1. ## continuous function, integral

Suppose that $f: [a,b] \rightarrow \mathbb{R}$ is continuous and $f(x) \geq 0$ for all $x \in [a,b]$. Prove that if $\int^b_a f(x)dx=0$, then $f(x)=0$ for all $x \in [a,b]$.
Attempt
I had attempted to do this problem by contradiction, except I did not understand how to finish the problem. I would appreciate a few helpful hints on this one.

2. ## Fundamental Proof

Originally Posted by selenne431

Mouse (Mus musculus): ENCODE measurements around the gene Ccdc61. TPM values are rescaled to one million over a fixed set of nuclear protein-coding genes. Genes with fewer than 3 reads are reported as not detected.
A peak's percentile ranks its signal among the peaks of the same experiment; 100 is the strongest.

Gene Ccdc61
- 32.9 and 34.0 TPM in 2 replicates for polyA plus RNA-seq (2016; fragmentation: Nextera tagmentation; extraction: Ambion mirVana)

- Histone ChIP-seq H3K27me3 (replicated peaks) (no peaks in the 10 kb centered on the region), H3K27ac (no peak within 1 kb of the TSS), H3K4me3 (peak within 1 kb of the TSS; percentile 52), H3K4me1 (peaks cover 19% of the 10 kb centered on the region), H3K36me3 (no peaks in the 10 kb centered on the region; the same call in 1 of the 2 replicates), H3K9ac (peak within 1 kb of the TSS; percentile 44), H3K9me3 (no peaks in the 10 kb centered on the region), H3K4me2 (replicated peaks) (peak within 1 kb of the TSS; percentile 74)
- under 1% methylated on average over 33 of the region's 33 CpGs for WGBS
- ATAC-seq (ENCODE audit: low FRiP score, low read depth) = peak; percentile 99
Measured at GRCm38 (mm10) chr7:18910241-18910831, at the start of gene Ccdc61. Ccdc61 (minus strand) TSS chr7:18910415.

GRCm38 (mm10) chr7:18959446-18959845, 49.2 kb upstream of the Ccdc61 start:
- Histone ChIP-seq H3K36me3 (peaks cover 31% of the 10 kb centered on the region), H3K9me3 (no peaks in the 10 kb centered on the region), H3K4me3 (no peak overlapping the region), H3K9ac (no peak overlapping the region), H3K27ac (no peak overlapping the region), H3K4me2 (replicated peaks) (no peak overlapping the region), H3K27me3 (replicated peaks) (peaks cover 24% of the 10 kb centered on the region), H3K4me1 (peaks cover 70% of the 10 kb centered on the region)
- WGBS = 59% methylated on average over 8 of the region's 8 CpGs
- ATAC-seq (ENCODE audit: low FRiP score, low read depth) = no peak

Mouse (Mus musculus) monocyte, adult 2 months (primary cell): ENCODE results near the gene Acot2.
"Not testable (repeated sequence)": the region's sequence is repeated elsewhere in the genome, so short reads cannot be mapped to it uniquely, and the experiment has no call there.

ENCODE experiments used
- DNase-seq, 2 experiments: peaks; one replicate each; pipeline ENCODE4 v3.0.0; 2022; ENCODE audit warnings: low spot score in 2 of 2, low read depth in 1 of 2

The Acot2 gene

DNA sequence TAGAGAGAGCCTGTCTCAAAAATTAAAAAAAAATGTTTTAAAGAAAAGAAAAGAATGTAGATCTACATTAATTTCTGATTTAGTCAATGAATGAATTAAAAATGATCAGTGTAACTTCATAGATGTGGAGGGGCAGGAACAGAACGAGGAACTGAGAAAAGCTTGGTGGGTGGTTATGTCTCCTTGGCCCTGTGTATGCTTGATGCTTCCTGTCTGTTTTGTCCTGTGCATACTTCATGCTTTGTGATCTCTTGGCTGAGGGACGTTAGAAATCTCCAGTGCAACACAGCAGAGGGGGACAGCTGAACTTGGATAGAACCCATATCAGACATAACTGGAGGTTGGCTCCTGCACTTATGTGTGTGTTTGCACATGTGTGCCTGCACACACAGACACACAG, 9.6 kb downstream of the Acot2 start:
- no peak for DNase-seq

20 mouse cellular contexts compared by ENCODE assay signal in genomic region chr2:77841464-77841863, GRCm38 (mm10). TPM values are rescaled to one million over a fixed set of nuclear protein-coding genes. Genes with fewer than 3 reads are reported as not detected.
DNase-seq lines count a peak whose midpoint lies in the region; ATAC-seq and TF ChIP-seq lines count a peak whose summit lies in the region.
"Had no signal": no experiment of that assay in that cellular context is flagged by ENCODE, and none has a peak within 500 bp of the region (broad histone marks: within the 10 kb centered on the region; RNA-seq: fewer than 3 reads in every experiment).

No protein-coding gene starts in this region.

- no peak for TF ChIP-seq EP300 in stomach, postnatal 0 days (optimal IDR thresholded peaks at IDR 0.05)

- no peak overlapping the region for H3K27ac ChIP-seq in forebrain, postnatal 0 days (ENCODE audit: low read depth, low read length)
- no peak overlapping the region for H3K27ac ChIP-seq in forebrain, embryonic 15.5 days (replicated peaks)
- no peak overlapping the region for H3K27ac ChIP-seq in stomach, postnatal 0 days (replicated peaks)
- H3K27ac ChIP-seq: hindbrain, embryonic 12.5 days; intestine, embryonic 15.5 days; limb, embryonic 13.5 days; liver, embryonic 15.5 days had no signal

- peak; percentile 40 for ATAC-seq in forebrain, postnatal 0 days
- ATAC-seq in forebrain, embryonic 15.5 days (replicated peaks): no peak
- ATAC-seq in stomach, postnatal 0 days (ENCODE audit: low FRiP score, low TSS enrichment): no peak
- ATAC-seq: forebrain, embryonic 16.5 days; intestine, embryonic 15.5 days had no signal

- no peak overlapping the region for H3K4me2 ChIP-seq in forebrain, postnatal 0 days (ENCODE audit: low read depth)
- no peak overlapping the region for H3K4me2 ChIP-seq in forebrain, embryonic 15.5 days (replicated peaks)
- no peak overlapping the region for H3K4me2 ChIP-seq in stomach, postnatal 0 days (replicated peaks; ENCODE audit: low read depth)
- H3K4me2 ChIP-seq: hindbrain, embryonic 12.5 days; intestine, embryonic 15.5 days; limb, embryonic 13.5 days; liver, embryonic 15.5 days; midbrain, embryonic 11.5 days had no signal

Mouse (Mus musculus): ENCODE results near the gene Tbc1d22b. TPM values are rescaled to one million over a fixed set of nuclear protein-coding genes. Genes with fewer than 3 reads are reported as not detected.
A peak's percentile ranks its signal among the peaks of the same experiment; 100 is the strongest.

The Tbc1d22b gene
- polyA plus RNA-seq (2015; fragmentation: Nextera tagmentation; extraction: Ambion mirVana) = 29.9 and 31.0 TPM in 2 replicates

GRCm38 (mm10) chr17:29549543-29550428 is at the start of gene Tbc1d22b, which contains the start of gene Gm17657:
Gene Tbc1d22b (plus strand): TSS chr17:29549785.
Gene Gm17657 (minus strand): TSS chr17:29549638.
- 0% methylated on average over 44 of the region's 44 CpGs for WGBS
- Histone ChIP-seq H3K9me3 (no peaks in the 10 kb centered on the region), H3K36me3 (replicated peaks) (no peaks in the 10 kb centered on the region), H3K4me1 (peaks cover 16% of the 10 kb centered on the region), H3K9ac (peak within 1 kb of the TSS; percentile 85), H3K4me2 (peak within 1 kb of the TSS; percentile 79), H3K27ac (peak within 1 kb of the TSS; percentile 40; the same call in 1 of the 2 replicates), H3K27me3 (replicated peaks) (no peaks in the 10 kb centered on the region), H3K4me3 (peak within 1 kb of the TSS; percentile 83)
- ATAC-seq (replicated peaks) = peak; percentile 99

Suppose that $f: [a,b] \rightarrow \mathbb{R}$ is continuous and $f(x) \geq 0$ for all $x \in [a,b]$. Prove that if $\int^b_a f(x)dx=0$, then $f(x)=0$ for all $x \in [a,b]$.
From the proof in the fundamental theorem of calculus:

$F(b) - F(a) = \lim_{\| \Delta \| \to 0} \sum_{i=1}^n \,[f(c_i)(\Delta x_i)]\$

$F(b) - F(a) = \int_{a}^{b} f(x)\,dx\$

With $f(c_i)\geq 0$ from given $f(x) \geq 0$ for all $x \in [a,b]$

And the definite integral evaluated as $\int^b_a f(x)dx=0$ from given, then
$\lim_{\| \Delta \| \to 0} \sum_{i=1}^n \,[f(c_i)(\Delta x_i)]=0\$

with $f(c_i)$ confined to be non negative, the summation can only be zero if $f(x)=0$ for all $x \in [a,b]$.